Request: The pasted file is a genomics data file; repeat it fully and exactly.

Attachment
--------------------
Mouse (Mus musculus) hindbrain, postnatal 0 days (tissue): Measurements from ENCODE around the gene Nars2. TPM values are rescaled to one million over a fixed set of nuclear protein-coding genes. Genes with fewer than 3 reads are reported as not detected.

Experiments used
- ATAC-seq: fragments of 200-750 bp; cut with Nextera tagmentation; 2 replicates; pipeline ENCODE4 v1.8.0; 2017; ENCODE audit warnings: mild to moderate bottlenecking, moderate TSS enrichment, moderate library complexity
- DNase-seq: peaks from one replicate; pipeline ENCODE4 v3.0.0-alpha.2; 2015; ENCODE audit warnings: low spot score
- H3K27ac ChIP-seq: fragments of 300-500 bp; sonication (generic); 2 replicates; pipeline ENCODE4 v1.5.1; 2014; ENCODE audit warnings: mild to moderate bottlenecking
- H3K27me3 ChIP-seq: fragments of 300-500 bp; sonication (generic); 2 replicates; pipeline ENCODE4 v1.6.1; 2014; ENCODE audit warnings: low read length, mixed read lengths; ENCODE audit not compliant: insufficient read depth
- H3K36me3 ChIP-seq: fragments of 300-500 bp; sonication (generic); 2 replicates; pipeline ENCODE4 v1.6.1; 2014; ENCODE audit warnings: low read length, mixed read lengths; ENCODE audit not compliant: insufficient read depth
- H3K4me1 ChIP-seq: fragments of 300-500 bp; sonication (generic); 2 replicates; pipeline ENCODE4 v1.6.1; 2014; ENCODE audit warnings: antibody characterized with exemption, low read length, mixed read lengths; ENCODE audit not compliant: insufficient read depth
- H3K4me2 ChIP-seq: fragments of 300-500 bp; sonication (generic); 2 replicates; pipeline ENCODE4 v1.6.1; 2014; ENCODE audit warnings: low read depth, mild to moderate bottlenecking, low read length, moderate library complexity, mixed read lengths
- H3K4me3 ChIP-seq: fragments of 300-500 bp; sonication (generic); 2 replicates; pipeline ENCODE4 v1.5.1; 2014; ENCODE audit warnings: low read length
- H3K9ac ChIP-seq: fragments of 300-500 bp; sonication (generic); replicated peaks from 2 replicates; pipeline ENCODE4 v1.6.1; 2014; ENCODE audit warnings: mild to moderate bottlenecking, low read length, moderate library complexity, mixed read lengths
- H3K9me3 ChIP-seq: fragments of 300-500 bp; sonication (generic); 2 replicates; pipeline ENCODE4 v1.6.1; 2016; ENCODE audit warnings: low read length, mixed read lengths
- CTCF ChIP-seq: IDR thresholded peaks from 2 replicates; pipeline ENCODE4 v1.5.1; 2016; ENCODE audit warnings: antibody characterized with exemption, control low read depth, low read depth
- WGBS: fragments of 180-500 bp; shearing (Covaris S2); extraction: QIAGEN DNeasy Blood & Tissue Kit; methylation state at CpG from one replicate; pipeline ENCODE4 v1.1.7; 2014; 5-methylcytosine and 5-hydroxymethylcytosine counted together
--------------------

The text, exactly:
Mouse (Mus musculus) hindbrain, postnatal 0 days (tissue): Measurements from ENCODE around the gene Nars2. TPM values are rescaled to one million over a fixed set of nuclear protein-coding genes. Genes with fewer than 3 reads are reported as not detected.

Experiments used
- ATAC-seq: fragments of 200-750 bp; cut with Nextera tagmentation; 2 replicates; pipeline ENCODE4 v1.8.0; 2017; ENCODE audit warnings: mild to moderate bottlenecking, moderate TSS enrichment, moderate library complexity
- DNase-seq: peaks from one replicate; pipeline ENCODE4 v3.0.0-alpha.2; 2015; ENCODE audit warnings: low spot score
- H3K27ac ChIP-seq: fragments of 300-500 bp; sonication (generic); 2 replicates; pipeline ENCODE4 v1.5.1; 2014; ENCODE audit warnings: mild to moderate bottlenecking
- H3K27me3 ChIP-seq: fragments of 300-500 bp; sonication (generic); 2 replicates; pipeline ENCODE4 v1.6.1; 2014; ENCODE audit warnings: low read length, mixed read lengths; ENCODE audit not compliant: insufficient read depth
- H3K36me3 ChIP-seq: fragments of 300-500 bp; sonication (generic); 2 replicates; pipeline ENCODE4 v1.6.1; 2014; ENCODE audit warnings: low read length, mixed read lengths; ENCODE audit not compliant: insufficient read depth
- H3K4me1 ChIP-seq: fragments of 300-500 bp; sonication (generic); 2 replicates; pipeline ENCODE4 v1.6.1; 2014; ENCODE audit warnings: antibody characterized with exemption, low read length, mixed read lengths; ENCODE audit not compliant: insufficient read depth
- H3K4me2 ChIP-seq: fragments of 300-500 bp; sonication (generic); 2 replicates; pipeline ENCODE4 v1.6.1; 2014; ENCODE audit warnings: low read depth, mild to moderate bottlenecking, low read length, moderate library complexity, mixed read lengths
- H3K4me3 ChIP-seq: fragments of 300-500 bp; sonication (generic); 2 replicates; pipeline ENCODE4 v1.5.1; 2014; ENCODE audit warnings: low read length
- H3K9ac ChIP-seq: fragments of 300-500 bp; sonication (generic); replicated peaks from 2 replicates; pipeline ENCODE4 v1.6.1; 2014; ENCODE audit warnings: mild to moderate bottlenecking, low read length, moderate library complexity, mixed read lengths
- H3K9me3 ChIP-seq: fragments of 300-500 bp; sonication (generic); 2 replicates; pipeline ENCODE4 v1.6.1; 2016; ENCODE audit warnings: low read length, mixed read lengths
- CTCF ChIP-seq: IDR thresholded peaks from 2 replicates; pipeline ENCODE4 v1.5.1; 2016; ENCODE audit warnings: antibody characterized with exemption, control low read depth, low read depth
- WGBS: fragments of 180-500 bp; shearing (Covaris S2); extraction: QIAGEN DNeasy Blood & Tissue Kit; methylation state at CpG from one replicate; pipeline ENCODE4 v1.1.7; 2014; 5-methylcytosine and 5-hydroxymethylcytosine counted together